123. Patrick Wilson
Monty’s Steakhouse (2004)
Signed, titled and dated 7-’04 on the reverse
Acrylic emulsion and pigment on canvas laid down on panel, 150 x 124.6 cm
– Brian Gross Fine Art, San Francisco
– Private colection, the Netherlands
The American artist Patrick Wilson is known for creating finely calibrated, luminous abstract paintings composed of lines and quadrilaterals that can be recognised for their vivid colours and sculptural quality.
Wilson’s acrylic paintings reflect an expansiveness across firm yet suggestive layers, resulting in seamless planes that allude to Southern California’s modernist architecture and neon cityscapes. Drawing from bright, complementary palettes, the resulting works hint at the concept or place alluded to in their titles, evoking a sentiment or a mood, despite their apparent geometric matter-of-factness.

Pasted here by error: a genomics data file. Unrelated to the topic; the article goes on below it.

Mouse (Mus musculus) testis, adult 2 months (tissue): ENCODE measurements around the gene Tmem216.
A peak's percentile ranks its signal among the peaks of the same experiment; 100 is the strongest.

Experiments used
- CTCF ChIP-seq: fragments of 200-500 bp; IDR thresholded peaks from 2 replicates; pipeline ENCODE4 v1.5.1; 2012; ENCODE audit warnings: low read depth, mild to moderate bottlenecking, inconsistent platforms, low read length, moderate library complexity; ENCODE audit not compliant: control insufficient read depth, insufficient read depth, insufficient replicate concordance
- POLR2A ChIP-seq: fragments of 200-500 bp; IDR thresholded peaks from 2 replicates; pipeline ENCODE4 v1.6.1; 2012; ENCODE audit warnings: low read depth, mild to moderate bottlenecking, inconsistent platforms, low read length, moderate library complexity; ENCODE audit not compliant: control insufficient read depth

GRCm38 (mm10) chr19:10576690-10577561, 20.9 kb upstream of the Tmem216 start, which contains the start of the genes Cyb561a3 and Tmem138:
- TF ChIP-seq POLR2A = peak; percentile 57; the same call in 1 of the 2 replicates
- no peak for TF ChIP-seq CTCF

While Wilson’s work is often associated with hard-edged abstraction, his paintings are made through an intuitive process, with the artist responding to his compositions as they evolve. Guided by the principle of aesthetic pleasure, Wilson’s paintings are made through a rigorous process with layers of translucent acrylics applied progressively to the canvas using paint rollers, drywall blades, and masking tape. The resulting shapes layered upon one another appear at once solid and translucent.
Numerous key galleries and museums have featured Patrick Wilson’s work in the past, such as Vielmetter Los Angeles, Miles McEnery Gallery (New York), and the University Art Museum of California.
* Condition report available upon request